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Figure 9: Postoperatively, a bolus presses the right buccal skin onto the elevated pectoral muscle so that it receives its blood supply cranially in the coming weeks.

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Figure 10: Final result after 3 months: At 5 months we heard that the facial paresis had recovered but the right corner of the mouth needed still a lift.


The double-fist-sized tumor had a polymorphic appearance of gelatinous soft parts and solid nodules, bone trabeculae, and hemorrhages when cut through. Since the orbital floor appeared corroded from below, a 3 x 2 x 1 cm biopsy was taken from the solid white periphery to exclude sarcoma. Understandably, the local pathologist could not detect any epithelial structures. Histologic examination in Germany revealed the following truncated findings.

“Predominantly loosened, collagen-rich tissue with optically empty spaces as in edema. The majority had low to slightly increased cellularity with low polymorphic nuclei of fibroblasts with only sporadically recognizable nucleoli (Figure 11). No mitoses. Isolated capillary proliferates. Lipomatous structures are not identifiable. Focal calcified tissue with woven bones and single indicated lamellar structures. Loose aggregates of lymphoid cells are repeatedly found, loosely intermixed with neutrophilic segmental granulocytes, as well as single erythrocyte extravasations. Single, somewhat denser bundles of collagen fibers (Figure 12)”.

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Figure 11: Histopathology: loosely arranged star-shaped cells with intermingled fibrillar structures in a homogeneous mucoid ground substance of a fibromyxoma.

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Figure 12: Pathological findings: the majority of low to slightly increased cellularity with low polymorphic nuclei of fibroblasts with only sporadically recognizable nucleoli. no mitoses. Fibrous portion of fibromyxoma.

Diagnosis: Depending on the clinical presentation, the findings are highly compatible with odontogenic myxoma or myxofibroma [2,3,5,6,10].

There may be a handful of maxilla-facial surgeons and plastic surgeons in the Capitals of Subsaharan Africa, who are experienced with this kind of large tumor. The pectoralis major flap was first described by Ariyan in 1979 [7]. It is a pedicled myocutaneous island flap that has become the standard for soft tissue reconstruction in head and neck surgery over the last 40 years.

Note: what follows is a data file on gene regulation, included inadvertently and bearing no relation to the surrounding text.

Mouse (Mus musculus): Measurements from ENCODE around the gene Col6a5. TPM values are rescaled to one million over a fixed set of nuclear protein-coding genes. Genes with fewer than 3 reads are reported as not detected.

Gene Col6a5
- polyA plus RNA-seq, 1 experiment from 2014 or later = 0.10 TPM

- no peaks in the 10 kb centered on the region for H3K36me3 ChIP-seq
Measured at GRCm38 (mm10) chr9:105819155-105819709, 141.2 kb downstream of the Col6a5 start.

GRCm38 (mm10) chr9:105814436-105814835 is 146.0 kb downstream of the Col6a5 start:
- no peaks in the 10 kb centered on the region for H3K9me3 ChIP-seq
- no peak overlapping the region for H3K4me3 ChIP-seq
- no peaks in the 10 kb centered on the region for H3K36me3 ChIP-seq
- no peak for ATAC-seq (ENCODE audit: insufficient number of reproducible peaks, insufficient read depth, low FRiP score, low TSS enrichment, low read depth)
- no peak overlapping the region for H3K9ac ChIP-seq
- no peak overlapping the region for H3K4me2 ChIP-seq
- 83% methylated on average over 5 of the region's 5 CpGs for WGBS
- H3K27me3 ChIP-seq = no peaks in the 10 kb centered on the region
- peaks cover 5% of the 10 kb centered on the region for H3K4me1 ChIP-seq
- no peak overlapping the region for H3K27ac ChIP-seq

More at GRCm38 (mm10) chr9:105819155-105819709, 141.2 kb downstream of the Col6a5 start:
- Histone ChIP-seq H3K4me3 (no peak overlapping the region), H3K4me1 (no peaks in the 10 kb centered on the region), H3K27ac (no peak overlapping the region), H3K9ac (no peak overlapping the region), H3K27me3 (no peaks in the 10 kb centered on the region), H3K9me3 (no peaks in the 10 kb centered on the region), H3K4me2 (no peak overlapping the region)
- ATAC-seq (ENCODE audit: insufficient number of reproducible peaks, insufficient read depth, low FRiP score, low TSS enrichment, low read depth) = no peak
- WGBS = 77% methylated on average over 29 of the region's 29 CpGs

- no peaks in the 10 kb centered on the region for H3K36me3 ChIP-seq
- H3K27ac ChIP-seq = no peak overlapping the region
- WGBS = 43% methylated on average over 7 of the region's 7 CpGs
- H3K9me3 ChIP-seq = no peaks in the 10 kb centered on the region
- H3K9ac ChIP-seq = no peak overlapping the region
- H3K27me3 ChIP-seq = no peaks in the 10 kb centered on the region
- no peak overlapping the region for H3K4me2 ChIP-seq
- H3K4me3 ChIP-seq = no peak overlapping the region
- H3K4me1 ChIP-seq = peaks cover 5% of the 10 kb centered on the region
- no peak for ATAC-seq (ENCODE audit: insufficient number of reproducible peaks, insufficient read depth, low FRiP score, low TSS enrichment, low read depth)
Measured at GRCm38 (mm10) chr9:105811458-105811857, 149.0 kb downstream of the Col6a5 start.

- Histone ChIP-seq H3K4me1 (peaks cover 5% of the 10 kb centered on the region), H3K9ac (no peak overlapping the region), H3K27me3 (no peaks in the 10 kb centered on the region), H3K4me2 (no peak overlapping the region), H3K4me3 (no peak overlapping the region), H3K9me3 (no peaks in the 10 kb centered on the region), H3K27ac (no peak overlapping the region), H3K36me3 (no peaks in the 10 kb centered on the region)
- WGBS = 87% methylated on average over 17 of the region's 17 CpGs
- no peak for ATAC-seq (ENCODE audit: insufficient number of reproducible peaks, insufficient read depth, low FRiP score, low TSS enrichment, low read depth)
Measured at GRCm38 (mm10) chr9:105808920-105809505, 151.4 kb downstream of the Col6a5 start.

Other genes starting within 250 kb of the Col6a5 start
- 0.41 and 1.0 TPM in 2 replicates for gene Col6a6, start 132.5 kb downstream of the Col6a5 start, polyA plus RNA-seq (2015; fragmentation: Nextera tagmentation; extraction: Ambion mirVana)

In the West, the described osteo-myocutaneous pectoral flap was not considered rocket science and has largely been replaced by a free forearm or even osteo-myocutaneous scapula flap. Composite pectoral flaps [4] had been used in our Frankfurt Department of Plastic Surgery in the early 1980s to cover devastating facial defects after noma infection in children in the Subsaharan area. In comparison with local flaps, they have the advantage of not impairing the integrity of the surrounding facial skin.

A clinical diagnosis without biopsy findings from a pathologist is always a challenge for the surgeon. Surgery is necessary to prevent future suffocation. The benignity, however, is soon obvious from the clear borders of the tumor – and if there are malignancies within the tumor, they do not influence the outcome.

In 1998, at a congress in Cape Town [8], 4,384 cases of odontogenic tumors (OT) were presented from sub-Saharan Africa: 86.9% were ameloblastoma, 6.9% were keratocystic OT, and 4.9% were myxomatous OT and 1.4% showed malignant degeneration. Similar figures were published in Nigeria in 2016 [9]; preoperative biopsies were rarely present at the time of surgery and postoperative pathology was not always certain. i.e. complex OT was the second most common type of OT in this regard after ameloblastomas., (what was most common??).

An online revealed clinically similar-looking giant facial tumors from developing countries diagnosed as “craniofacial fibrous dysplasia”, which is now considered a mutation of the gene GNAS1 on chromosome 20 [10]. A myriad of subtypes of odontogenic tumors may be considered differential diagnoses [3], most often when limited biopsies are available from “mixed” tumors [11]. For the surgeon, however, this is more of a scientific dispute with little relevance to the patient or outcome.

Africa is home to 1.3 billion people today; by 2050, the number is expected to have doubled. Most of them will have to leave their countries and flee northward. Since medical care cannot keep up with this population explosion, we will be confronted with large odontogenic tumors much more frequently in Europe or our humanitarian missions. Since radical resection is the only option for almost all odontogenic tumors, a correct diagnosis by the pathologist is clinically relevant in that 1.4% of malignancies can be identified [5] for which postoperative radiation may have to be considered. Goma, a city of 2 million inhabitants, has no facilities to offer postoperative irradiation.

The surgeon must determine the benignity of a tumor based on the clinical growth and the macroscopic sectional image during surgery to initiate further controls or therapies as necessary. The suspected initial diagnosis does not always correspond to the maxim “If hooves are clattering outside, they most likely come from a horse and not a zebra” (attributed to J.F. Dieffenbach).

Take-away message

Large irregularities after facial tumor resection are covered today with free composite flaps from the forearm or scapula. During humanitarian missions in Africa, however, there is no surgical microscope and few surgeons are used to performing anastomoses with the help of magnifying glasses. Therefore, a rather old-fashioned, but safe and reliable option is the use of a pedicled pectoralis island flap to cover most large facial defects in the reconstruction of a lost palate, and for the replacement of failed free flaps [4].